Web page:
Oxford tutors denied this week that their finalists are “little better than A level students”, following a story in the national press which centred on the negative comments made by Oxford examiners.
The story, printed in the Daily Telegraph last weekend, featured excerpts from recent Oxford Examiners’ Reports. These included allegations that recent candidates struggled to spell “erupt”, “across” or “buries”, that their answers were guilty of “intellectual thinness and outdatedness” and that papers showed “haphazard and random generalisations.’
The story was accompanied by a caption, which read, “They are hailed as the brightest and best, but new documents reveal Oxford dons’ despair at some students’ failure to revise and inability to spell.”
Yet Oxford tutors this week suggested that such problems are not necessarily typical of students’ answers. Many questioned the fairness of selective quotation from Examiners’ Reports and explained apparently falling standards as a result of poor teaching in schools.
Dr Robin Knight, lecturer in Mathematics at Worcester College, told Cherwell, “A well-designed exam has to be such that some candidates will do better than others; in consequence, some scripts will be, by comparison, poor.”
Knight denied that there has been any decline in the innate ability of Oxford students, insisting, “Our undergraduates are just as bright, talented and creative as they ever were.”
Another Oxford Maths tutor, meanwhile, conceded that overall standards appear to have fallen, but argued the ablest students are as intelligent as ever, claiming, “I think the average quality has gone down, but that the top quality remains constant. This probably isn’t only something that happened recently, but it has been going on for some time already.”
Professor Peter Oppenheimer, an Emeritus Fellow of Christ Church who was an Oxford Economics tutor for over thirty years, blamed the apparently falling standards on school teaching, rather than on students, saying, “One’s pupils are just as able and willing as ever; what it means is that tutors have to make up for poor teaching, or resign themselves to not reaching the standards of earlier generations.”
He suggested that Examiners’ Reports have always included strong criticism of students’ performances, arguing, “It is very dangerous to quote recent Examiners’ Reports unless you have reports from 20 years ago. I am willing to bet that they contained just as many derogatory remarks then.”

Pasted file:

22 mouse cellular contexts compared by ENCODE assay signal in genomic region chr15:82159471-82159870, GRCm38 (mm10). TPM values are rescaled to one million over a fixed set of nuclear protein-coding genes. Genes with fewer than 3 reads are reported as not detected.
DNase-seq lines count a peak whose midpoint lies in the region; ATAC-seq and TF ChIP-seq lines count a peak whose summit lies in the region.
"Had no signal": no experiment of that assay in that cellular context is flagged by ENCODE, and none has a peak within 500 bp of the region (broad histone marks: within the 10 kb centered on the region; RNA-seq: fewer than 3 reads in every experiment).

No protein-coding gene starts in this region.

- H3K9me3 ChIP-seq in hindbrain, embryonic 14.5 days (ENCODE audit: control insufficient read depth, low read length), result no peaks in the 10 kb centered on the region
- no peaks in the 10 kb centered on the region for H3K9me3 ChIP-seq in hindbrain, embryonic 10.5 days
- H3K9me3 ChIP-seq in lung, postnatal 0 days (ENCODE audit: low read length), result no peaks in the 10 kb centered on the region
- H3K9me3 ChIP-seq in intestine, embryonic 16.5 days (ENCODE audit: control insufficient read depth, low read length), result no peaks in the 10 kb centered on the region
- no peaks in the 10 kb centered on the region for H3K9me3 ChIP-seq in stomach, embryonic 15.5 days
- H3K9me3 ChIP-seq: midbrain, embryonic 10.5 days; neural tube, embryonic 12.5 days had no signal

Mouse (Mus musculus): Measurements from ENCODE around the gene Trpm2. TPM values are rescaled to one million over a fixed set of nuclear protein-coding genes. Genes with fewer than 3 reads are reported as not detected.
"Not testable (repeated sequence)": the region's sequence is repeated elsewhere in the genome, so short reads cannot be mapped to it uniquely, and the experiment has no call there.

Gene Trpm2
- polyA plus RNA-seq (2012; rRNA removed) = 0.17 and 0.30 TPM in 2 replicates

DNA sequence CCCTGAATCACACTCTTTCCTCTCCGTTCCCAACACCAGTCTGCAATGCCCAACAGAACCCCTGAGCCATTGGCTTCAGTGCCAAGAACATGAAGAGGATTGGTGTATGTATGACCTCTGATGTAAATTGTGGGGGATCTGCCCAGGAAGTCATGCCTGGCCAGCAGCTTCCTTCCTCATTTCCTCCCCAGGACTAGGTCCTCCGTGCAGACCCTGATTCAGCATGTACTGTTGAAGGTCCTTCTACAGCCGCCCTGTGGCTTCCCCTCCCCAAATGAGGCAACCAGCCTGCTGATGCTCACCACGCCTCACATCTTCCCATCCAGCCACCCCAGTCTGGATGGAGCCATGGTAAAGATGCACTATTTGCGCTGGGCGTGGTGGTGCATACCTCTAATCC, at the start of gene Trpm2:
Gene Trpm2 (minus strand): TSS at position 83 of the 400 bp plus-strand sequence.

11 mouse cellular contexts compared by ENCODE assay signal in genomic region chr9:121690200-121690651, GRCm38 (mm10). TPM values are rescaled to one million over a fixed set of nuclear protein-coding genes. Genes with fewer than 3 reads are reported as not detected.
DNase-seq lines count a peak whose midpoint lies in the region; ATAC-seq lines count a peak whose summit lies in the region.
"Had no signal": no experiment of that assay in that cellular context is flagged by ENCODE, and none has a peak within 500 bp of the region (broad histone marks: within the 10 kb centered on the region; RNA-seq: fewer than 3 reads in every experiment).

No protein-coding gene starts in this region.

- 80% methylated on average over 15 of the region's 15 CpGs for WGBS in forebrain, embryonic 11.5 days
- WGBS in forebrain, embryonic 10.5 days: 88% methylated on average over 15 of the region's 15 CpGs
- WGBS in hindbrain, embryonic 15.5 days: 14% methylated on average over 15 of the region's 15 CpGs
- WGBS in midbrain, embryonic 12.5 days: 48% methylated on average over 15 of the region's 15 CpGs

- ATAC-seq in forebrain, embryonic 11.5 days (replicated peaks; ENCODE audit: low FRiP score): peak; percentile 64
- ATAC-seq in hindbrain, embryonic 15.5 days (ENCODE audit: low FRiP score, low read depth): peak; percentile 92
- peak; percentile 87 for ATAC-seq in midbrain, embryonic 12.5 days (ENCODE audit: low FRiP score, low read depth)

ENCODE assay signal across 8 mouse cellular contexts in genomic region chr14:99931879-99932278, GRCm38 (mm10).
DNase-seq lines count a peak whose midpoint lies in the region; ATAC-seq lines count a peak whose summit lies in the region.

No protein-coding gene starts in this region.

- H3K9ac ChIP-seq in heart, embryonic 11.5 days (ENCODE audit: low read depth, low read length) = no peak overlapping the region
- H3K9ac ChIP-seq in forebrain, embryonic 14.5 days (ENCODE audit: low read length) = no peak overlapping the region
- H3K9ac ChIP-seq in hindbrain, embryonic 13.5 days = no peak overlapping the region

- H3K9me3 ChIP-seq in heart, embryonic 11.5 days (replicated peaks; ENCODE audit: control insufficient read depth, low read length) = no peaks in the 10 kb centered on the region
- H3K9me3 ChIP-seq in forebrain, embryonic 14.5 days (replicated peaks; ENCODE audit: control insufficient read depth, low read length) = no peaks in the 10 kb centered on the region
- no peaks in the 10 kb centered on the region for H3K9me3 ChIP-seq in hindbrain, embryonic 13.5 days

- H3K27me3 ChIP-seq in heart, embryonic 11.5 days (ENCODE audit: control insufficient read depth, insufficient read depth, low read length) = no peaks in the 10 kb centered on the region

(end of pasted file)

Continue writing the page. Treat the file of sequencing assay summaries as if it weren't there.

One member of the English faculty criticised the Telegraph’s coverage of the issue, labelling the story “unusually dumb”, and adding, “They cherry-picked quotations from various examiners’ reports (it was unclear to me whether these were for Mods or FHS) and suggested these marked some decline, whereas my experience is that such comments have spiced every set of reports from every set of examiners since examinations began.”
The tutor conceded, however, that school teaching leaves undergraduates less prepared than in previous generations, saying that “A levels are now so directed that all but the very best students can have difficulty thinking independently” and that “with a few happy exceptions, the standard of teaching at state secondary schools in this country is scandalously poor.”
Caitlin Spencer, a second-year classicist at Corpus Christi College, also criticised teaching in schools, claiming, “Independent thought is not rewarded by the exam system and schools are under pressure to focus solely upon exam results as opposed to learning for its own sake and for enjoyment.
“The Telegraph article seems to choose to ignore these facts and instead prefers to join in the well loved sport of Oxbridge-bashing when the issue is clearly a much more widespread problem.”
A spokesperson for the University said, “Oxford academics expect very high standards from Oxford students – so it isn’t necessarily surprising to see such sharply critical comments about the minority of students performing below standard. Overall though, Oxford students show extremely high levels of performance at finals, as evidenced by the number of firsts and 2:1 degrees.”